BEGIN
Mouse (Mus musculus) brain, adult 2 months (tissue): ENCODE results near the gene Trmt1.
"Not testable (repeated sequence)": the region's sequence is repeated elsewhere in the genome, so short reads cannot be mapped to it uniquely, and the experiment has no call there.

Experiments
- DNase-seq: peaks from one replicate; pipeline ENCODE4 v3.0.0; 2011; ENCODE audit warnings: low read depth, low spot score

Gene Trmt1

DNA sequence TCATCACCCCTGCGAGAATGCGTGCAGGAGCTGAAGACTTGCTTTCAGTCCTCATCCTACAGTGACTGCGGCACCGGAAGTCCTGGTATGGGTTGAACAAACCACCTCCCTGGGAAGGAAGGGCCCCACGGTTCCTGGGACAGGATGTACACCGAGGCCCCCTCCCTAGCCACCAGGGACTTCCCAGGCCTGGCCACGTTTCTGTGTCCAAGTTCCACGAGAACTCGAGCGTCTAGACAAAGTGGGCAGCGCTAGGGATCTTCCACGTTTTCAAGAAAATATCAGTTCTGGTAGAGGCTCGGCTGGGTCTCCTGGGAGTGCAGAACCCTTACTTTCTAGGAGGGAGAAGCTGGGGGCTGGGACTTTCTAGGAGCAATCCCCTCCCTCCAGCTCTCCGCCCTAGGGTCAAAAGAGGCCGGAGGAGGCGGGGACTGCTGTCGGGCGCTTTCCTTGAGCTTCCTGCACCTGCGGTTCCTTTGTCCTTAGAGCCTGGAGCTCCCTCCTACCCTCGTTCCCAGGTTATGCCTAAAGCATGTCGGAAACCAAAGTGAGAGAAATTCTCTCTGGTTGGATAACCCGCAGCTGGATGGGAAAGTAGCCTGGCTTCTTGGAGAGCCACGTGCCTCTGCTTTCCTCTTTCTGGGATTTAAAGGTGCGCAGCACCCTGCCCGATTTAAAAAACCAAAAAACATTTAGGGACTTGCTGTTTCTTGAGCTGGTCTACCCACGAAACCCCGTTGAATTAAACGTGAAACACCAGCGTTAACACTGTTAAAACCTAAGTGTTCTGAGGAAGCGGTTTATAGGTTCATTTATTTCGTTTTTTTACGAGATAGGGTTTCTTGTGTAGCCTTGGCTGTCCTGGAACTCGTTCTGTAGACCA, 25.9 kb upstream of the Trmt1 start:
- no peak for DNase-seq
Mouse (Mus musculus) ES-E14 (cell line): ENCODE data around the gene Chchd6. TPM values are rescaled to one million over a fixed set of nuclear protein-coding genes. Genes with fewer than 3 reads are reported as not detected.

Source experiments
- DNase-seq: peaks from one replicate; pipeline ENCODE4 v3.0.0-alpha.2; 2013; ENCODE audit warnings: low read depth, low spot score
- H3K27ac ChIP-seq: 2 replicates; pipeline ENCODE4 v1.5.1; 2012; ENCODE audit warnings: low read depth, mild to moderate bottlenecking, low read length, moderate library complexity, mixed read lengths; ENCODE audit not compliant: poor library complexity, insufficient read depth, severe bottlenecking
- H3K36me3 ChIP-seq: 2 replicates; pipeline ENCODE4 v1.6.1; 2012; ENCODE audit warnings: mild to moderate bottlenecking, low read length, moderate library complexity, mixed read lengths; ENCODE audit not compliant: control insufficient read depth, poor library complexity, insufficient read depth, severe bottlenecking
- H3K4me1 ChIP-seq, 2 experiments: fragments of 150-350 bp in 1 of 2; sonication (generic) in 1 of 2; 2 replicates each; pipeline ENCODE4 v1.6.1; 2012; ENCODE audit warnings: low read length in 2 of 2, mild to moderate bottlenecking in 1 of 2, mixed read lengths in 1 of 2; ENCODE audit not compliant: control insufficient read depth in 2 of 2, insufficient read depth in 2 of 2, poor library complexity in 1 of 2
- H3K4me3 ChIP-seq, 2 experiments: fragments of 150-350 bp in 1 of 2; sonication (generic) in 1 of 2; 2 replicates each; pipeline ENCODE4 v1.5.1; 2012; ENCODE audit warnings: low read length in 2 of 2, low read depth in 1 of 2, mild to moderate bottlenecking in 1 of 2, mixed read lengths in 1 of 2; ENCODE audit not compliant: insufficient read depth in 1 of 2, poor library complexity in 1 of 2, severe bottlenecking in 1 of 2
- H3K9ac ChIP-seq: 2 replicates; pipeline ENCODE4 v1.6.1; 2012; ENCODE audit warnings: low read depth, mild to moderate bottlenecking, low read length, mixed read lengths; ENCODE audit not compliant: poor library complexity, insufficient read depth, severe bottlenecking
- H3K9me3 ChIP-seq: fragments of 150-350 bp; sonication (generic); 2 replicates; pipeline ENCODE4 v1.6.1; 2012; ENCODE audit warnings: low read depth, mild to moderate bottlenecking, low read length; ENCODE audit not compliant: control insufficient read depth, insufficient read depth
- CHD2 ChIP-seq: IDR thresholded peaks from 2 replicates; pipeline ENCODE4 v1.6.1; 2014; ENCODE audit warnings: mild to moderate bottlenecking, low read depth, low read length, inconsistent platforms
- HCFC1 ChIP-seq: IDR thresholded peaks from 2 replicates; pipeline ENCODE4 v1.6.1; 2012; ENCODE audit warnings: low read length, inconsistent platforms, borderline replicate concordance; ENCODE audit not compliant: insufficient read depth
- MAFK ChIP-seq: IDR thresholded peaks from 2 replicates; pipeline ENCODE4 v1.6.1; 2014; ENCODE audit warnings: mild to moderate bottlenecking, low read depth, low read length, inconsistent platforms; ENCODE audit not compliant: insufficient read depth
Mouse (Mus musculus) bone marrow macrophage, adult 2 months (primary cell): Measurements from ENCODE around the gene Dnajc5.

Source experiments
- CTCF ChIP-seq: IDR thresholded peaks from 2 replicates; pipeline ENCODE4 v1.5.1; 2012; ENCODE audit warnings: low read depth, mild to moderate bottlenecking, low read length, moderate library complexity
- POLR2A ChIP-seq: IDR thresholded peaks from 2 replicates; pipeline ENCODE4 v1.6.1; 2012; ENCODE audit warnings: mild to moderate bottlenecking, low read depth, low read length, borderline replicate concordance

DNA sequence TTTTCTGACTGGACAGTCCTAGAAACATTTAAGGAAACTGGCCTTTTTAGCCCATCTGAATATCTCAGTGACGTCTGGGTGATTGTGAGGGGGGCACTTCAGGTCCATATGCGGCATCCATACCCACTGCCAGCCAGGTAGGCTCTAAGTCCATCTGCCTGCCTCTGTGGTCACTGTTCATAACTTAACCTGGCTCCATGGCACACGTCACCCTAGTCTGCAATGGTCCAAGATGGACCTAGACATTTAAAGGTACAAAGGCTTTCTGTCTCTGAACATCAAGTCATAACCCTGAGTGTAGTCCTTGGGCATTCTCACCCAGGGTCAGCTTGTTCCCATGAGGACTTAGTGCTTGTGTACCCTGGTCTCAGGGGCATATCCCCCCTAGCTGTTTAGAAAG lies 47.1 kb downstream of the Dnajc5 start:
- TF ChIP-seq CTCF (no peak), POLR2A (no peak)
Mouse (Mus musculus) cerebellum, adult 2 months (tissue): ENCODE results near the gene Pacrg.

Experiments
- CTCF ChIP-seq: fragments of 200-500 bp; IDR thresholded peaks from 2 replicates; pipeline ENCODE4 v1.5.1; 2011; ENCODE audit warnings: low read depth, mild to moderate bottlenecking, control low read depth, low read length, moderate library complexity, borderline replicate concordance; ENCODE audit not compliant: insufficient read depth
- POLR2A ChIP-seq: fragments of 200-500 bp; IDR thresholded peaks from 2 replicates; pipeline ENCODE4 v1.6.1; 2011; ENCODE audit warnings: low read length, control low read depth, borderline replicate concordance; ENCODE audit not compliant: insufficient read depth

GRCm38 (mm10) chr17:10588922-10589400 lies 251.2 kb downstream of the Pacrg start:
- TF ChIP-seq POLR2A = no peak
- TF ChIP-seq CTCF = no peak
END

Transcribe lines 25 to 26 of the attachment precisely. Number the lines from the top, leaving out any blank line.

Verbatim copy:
- TF ChIP-seq CTCF (no peak), POLR2A (no peak)
Mouse (Mus musculus) cerebellum, adult 2 months (tissue): ENCODE results near the gene Pacrg.